13) Coaches are NOT permitted to kick the ball, interfere with play, or even be close to the ball once the game begins (the coaches size can be an intimidating/inhibiting factor to the children).
14) To begin play, opponents must be 5 yards away during the kickoff. The ball must be played forward and can’t be touched by the initial kicker until first touched by another player. Re-start if necessary.
15) When one team kicks the ball out of bounds on a sideline or end-line, the other coach should select a player to throw the ball in using a soccer throw-in…do not look for perfection…let the kids have fun throwing it in over their heads.
16) To score, the ball must completely cross the line in the goal…do NOT keep score or emphasize the score…do NOT run up the score against your opponent.
17) Even though we do not keep score, if you know your team is leading by 3 - 4 goals, you must subtly modify your team’s method of play, enabling the other team to score a few goals and feel a part of the game (vs. becoming frustrated and seemingly tired).
For example, your team must play back and let your opponent get closer to the goal before your team can touch the ball…and/or each player on your team must pass the ball to another player when the ball is passed to them (vs. receiving the ball and immediately scoring.) When a team is required to pass back and forth, eventually an opponent will get the ball, thus minimizing your team scoring...often, a team scores many goals because of 1 or 2 high-impact players.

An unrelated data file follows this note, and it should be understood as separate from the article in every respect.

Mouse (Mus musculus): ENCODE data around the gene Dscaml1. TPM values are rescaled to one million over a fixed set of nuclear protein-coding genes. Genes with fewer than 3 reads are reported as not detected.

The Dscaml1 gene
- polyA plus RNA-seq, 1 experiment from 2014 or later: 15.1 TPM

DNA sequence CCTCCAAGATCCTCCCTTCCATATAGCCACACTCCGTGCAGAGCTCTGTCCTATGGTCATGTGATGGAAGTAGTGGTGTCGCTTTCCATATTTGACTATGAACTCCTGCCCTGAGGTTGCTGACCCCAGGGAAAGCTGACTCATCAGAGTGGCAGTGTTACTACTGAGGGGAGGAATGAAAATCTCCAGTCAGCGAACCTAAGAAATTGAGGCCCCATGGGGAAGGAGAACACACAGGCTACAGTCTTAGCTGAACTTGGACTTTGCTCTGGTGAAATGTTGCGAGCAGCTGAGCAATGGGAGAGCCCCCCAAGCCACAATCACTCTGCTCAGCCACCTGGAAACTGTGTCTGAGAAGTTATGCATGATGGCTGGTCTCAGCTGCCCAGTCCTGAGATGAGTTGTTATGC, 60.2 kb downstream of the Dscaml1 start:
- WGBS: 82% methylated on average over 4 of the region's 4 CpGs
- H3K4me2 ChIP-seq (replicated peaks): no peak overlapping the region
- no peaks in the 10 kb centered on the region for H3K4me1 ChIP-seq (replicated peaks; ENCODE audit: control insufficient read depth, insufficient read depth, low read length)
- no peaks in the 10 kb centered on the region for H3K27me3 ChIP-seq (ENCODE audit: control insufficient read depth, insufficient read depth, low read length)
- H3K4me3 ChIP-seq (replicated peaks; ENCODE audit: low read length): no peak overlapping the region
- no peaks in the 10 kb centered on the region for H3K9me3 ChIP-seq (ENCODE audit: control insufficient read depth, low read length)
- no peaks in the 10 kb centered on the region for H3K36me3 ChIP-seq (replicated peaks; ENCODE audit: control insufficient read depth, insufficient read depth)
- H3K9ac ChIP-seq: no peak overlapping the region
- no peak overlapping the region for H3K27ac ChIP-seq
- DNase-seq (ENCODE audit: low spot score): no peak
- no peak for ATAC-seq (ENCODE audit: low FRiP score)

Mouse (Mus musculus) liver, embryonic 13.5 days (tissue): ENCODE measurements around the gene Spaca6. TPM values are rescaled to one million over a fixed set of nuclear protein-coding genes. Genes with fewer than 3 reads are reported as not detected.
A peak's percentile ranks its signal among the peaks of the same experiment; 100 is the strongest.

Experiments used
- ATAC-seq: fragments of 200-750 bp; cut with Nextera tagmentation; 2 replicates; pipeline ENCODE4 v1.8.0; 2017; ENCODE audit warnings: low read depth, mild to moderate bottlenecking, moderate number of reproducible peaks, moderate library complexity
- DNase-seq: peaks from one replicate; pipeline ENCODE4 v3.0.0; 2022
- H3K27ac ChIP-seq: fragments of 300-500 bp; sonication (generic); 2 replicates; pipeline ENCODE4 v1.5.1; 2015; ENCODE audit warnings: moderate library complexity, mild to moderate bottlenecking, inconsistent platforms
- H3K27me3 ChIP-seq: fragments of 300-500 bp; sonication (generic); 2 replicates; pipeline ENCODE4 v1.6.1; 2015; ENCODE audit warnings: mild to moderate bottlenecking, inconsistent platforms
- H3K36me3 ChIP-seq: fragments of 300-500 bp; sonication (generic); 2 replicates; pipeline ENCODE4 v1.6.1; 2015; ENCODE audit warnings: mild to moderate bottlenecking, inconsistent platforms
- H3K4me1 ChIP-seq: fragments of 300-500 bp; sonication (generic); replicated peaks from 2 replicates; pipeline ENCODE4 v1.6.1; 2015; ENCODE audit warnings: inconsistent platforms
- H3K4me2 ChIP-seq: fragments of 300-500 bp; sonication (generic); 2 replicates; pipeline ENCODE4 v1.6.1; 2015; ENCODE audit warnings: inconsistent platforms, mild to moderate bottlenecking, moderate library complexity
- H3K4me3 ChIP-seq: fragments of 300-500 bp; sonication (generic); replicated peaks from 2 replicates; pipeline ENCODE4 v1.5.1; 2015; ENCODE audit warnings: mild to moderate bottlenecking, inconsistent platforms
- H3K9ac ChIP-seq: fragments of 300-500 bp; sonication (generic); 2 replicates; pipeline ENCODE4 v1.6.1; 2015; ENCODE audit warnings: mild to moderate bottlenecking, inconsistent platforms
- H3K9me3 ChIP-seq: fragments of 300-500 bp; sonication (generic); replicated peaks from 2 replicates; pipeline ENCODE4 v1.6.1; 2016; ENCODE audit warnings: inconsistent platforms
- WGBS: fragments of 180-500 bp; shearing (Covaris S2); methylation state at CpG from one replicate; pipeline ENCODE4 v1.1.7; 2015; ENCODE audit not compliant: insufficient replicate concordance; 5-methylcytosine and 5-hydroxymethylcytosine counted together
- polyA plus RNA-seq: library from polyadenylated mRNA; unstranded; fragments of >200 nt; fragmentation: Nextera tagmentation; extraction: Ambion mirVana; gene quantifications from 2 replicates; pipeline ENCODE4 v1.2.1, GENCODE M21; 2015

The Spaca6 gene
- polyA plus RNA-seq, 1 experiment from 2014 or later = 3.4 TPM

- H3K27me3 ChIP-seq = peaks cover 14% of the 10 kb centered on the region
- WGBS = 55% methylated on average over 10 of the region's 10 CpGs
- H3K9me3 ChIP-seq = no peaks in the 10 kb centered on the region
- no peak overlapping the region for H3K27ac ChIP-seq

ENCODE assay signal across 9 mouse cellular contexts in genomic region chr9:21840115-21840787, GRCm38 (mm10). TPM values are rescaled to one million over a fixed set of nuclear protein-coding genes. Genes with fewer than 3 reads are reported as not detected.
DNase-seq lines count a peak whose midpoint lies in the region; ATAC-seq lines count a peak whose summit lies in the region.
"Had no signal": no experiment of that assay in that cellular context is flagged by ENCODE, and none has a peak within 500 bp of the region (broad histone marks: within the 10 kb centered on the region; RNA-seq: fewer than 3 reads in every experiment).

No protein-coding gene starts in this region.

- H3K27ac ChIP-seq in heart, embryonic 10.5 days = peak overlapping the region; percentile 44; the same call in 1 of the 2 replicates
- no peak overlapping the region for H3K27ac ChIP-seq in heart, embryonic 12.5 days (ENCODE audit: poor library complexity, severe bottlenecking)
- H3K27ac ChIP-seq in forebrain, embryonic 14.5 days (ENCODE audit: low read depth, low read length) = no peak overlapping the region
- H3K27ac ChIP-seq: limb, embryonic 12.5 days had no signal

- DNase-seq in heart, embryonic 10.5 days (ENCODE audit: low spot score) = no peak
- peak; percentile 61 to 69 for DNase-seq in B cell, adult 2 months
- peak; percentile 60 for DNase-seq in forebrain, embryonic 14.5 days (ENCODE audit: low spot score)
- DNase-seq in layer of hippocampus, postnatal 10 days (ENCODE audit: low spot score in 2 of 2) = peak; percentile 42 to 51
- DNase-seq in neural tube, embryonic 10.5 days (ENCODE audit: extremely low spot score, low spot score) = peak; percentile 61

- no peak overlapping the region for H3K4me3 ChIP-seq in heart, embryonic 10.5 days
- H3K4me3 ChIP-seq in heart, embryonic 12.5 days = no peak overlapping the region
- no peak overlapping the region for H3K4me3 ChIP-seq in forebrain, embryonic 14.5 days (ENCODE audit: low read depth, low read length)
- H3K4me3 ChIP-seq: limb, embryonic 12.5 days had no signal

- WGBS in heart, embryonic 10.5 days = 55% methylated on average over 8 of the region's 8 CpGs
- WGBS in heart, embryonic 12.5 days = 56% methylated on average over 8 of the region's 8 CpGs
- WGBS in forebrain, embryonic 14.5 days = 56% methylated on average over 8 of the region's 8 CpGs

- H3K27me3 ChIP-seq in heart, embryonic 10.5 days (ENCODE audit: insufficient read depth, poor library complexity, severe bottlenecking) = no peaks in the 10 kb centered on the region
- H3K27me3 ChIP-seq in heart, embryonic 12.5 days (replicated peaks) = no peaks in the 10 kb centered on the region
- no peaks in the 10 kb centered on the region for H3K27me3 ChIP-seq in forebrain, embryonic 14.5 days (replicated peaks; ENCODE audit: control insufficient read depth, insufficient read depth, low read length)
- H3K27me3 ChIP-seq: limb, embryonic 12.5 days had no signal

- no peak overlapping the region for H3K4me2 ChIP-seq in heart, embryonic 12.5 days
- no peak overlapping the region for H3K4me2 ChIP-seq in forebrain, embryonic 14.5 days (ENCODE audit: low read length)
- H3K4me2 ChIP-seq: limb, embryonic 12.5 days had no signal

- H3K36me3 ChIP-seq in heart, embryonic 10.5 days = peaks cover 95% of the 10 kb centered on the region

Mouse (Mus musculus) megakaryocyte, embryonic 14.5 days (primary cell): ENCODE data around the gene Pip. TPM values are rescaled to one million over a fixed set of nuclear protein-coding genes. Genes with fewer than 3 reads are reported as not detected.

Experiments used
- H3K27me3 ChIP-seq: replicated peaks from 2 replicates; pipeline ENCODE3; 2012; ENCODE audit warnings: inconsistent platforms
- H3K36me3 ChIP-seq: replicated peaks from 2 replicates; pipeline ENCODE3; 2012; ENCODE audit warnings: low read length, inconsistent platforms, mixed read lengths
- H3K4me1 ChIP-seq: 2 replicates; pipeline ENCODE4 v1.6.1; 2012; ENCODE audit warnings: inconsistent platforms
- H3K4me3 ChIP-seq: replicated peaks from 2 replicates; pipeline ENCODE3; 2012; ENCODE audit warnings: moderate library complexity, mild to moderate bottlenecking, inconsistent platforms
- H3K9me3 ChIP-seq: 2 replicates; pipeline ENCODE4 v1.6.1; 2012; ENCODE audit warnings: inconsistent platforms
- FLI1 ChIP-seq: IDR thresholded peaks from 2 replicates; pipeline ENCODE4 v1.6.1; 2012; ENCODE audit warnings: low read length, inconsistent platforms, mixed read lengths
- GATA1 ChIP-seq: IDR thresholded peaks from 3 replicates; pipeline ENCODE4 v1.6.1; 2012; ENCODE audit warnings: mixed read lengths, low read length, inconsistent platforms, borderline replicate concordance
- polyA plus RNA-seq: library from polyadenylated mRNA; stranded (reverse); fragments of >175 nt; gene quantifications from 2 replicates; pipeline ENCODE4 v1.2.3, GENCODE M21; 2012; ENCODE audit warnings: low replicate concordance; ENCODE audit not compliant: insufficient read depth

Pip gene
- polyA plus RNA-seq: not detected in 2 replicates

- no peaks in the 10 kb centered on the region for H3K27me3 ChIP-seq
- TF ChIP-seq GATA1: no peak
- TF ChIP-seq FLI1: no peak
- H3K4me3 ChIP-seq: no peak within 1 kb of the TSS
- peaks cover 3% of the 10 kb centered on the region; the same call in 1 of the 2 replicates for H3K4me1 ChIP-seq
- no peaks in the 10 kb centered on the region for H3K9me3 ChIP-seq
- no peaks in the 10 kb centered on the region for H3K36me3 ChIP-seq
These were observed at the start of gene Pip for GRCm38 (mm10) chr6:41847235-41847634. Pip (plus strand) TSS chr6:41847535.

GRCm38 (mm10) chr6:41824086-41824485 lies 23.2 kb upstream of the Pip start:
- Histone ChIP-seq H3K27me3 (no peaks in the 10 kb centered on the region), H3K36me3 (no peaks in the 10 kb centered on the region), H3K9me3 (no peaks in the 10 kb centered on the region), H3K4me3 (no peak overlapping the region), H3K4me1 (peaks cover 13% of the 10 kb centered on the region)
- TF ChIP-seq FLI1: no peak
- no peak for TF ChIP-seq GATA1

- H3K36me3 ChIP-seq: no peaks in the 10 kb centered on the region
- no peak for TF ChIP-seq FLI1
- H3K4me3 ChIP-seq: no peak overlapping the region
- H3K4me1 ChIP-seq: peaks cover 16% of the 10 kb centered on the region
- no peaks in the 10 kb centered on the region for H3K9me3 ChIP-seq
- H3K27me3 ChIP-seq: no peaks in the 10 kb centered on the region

18) If you have a player who is repeatedly scoring, after he/she’s scored a couple of goals, then modify his/her game a bit. Some possibilities are to have him/her play back or tell him/her he/she must pass to the other players and can’t score again until all of the other players have scored.
19) Only flagrant fouls or uncontrolled charging of an opponent should be addressed. Players should be approached individually…the foul should be explained while another ball is thrown in by the coach and the play continues. No intentional pushing, kicking or slide tackling another player is permitted.
20) No free kicks, penalty kicks, goal kicks or corner kicks…no off-sides.
21) Heading the ball is NOT permitted